Under Forests of Futility

forests of futilityRasu-Yong Tugen, Baroness de Tristeombre. Under Forests of Futility. ISBN-10: 0692174192. ISBN-13: 978-0692174197. gnOme, 2018. 116 pp. $9.99.

“Vast lattices of black shale engulf us while we sleep. Primordial roots hunch over, as if in prayer. Arching acacia and star pine whisper spectral apprehensions. Black opal rains submerge everything permanent.”

A collection of poems by the author of A Natural History of Seaweed Dreams and Songs from the Black Moon.

“In this book is poetry that evokes the impersonal all around us, and deep within us. It is poetry carefully chiselled from the hues of night.”
— Joao da Cruz e Sousa, author of Notebooks of a Black Swan

“This is not a book for human beings. For every reader will, upon reading it, become lost — blissfully, bewilderingly lost — like a sleep-walker in the black forests of lyric.”
— Comtesse Anna de Noailles, author of A Shadow of Days

“A harrowing testament to the luminous uselessness of poetic language. I wish all language was this haunted.”
— Sadegh Hedayat, author of The Blind Owl

UFoF@goodreads

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Liber Exuvia

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Elytron Frass. Liber Exuvia. ISBN-10: 0692053417. ISBN-13: 978-0692053416. 148pp. $13.00.

An interactive grimoire devoted to the sundry incarnations of a self-beheading mantis, Liber Exuvia provides a shadow of insight into its author by way of past-life regressions and encrypted charms. What was once crudely printed and mass-mailed to random households all across the globe—Elytron Frass’s confrontational novella is now bound, barcoded, and available to any daring reader.

Liber Exuvia presents a hypnotic flow of morbid visions of violence and sexuality that sometimes read like Comte De Lautreamont, sometimes like 80s horror cult classics, and, most curiously, often like beautiful lyrical poems, in which the poet is not ‘man speaking to men’ but a conjurer of ghosts.” — Johannes Göransson

“Reading Frass’s work is the taking-in of a great breath and holding it, stretching it to every seam, hallucinating as you beg for air, and falling into a gentle death-lull of captivation. You will travel to another world, many of them. You will leave your body with this book in your hands. You will weep for history, weep for bodies, weep for your planet in the grand scheme of existence. What beauty and terror is conjured here with such absolute innovation of language and form! Frass tells stories, but does so from the inside out, from a dream within a dream, planting you right in the center so you can walk your way out. It is what writing should do.” — Lisa Marie Basile

“Erotic in the most organic and tangible ways, Frass manages to elicit such vicious imagery in so few words.” — Tina Lugo

LE @ goodreads

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Ambroise Lefurgey: Selected Poems

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Ambroise Lefurgey: Selected Poems. Translation and Foreword by Liesl Ketum. ISBN-13: 978-1544920962. ISBN-10: 1544920962. gnOme, 2017. 80pp. $7.00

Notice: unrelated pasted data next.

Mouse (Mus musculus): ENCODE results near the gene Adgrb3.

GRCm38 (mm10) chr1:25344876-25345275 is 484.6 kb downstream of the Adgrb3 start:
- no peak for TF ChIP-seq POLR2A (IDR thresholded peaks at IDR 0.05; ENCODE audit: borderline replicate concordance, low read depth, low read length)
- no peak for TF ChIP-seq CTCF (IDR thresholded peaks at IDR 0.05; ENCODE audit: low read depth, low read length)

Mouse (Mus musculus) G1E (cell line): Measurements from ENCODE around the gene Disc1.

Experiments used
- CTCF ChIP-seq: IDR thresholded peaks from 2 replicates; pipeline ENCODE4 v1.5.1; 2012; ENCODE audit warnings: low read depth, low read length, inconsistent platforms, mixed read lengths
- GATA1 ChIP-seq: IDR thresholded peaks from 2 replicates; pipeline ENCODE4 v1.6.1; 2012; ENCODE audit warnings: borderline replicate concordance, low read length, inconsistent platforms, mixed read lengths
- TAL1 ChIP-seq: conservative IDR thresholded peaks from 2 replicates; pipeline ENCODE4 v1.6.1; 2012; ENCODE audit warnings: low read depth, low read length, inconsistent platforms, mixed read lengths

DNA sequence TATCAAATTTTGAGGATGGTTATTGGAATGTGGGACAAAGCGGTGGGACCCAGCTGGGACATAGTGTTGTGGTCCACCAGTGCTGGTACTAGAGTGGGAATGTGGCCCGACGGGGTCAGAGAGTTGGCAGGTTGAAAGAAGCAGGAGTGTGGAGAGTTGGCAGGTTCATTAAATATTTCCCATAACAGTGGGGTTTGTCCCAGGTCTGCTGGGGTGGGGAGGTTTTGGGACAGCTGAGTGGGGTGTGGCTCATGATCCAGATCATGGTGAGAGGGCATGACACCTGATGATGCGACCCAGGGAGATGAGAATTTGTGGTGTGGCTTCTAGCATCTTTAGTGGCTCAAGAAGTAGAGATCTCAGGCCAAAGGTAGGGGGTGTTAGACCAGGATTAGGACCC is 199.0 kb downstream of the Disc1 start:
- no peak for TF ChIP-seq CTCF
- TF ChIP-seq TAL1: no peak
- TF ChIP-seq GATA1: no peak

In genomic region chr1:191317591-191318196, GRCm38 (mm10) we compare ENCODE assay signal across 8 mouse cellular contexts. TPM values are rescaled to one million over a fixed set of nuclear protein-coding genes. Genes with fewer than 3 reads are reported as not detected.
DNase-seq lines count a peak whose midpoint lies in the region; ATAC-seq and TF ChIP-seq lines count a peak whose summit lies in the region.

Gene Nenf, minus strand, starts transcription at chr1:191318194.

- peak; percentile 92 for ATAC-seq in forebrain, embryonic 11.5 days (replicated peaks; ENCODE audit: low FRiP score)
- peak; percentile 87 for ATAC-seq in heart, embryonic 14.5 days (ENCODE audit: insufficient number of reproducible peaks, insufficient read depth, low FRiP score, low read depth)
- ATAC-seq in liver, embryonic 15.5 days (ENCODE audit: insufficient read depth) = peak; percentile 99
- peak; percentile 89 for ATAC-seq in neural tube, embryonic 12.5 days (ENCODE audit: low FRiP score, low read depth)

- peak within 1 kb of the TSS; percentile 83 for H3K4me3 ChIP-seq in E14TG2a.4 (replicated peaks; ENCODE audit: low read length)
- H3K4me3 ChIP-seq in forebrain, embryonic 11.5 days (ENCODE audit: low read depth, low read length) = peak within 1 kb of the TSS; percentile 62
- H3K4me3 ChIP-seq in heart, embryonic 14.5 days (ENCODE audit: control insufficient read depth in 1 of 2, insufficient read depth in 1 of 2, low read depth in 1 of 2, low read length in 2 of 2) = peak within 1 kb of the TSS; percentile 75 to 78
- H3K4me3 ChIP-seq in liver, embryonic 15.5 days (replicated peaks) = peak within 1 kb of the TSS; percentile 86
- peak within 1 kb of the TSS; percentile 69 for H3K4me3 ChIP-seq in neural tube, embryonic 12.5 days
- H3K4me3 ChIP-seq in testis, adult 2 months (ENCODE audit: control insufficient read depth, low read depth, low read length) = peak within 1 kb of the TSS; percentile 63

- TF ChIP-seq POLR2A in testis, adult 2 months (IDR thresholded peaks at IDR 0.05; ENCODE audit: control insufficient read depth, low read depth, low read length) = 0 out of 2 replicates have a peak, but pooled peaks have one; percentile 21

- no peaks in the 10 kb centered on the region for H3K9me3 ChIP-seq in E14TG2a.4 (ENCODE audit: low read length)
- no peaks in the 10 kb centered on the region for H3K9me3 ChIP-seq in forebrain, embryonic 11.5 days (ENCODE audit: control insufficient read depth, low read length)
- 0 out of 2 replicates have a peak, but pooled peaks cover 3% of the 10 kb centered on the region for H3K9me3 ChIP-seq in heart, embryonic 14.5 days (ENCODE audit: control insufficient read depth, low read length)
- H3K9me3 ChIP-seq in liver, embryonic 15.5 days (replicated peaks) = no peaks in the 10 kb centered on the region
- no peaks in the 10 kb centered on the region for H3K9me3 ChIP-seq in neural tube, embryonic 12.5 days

Lefurgey was a metaphysical wayfarer, a poet-sage who lived his life on the razor’s edge. A walking coincidentia oppositorum, he threw himself full tilt into the Moebius simultaneity of worlds both sacred and profane. Enigmatic and dreamlike, yet not without a recurrent insistence on embodiment, his surreal poems flicker as hot coals do, often flaring between themes of eternity and facticity, body and spirit, love and lovelessness.

“Lefurgey’s poetry—a light / so bright it blinds my eyes / Alive! / Alive! / Alive! / (I’ve died!)” — Daniah Chilcott, director of Le Trident Barattage (from a 1938 critical-creative review first published in VERBANA, the famed Surrealist art journal)

The translation of a poem by February Eglomise had been floating around the island of Montréal during my undergraduate years in that city; it was entitled ‘A Lifebuoys Merger’ and had to do with the alchemical process—indeed, it was said to have divulged the great secret of tinctures, and by dint of this many believed the poet to have been a student of Jean-Julien Champagne, a.k.a. Fulcanelli. The original from which ‘A Lifebuoys Merger’ had been translated was a document no one could find. It is fitting, then, that a student in anglophone Toronto—at the so-called ‘Divinity School’ (a.k.a.School of ‘Divining-Rods’ qua ‘Plumbing-Techniques’) of Torontos Humber College—plumbed the depths of this mystery and discovered that both the name of the poet (February Eglomise) and the name of the poem (‘A Lifebuoys Merger’) were anagrams of Ambroise LeFurgey (and of course, vice versa). Mike Tulles, Humber Colleges top-notch student of plumbing-techniques, anagrammatized his name and then published his findings under this «nom-de-plumb»—a publication that took the form of the present pseudonymous translation (plus prefatory introduction) of an unanagramatized French poet. In order to disguise his institutional affiliation, he simply added an asterisk-dagger to Humber, creating in so doing Humber† College and its ‘Divinity School’ student Liesl Ketum. Lest it be said that I here break pseudonymies, it should be added that Mike Tulles a.k.a. Liesl Ketum might in fact—in reality—be Ellie Muskt (yet another anagram), and that the latter and all of the former might be the daughter (and/or son) of a certain Maye and Errol, to whose surname another asterisk-dagger was added. The mysteries and mysterious/pseudonymous interconnections go on and on and on. In this space—in the space of these plural/plurifold pseudonymies—let me simply suggest, in fine gnOme_Books fashion, that the translator and translated can be signed (either one) as Space-X.” Dan Mellamphy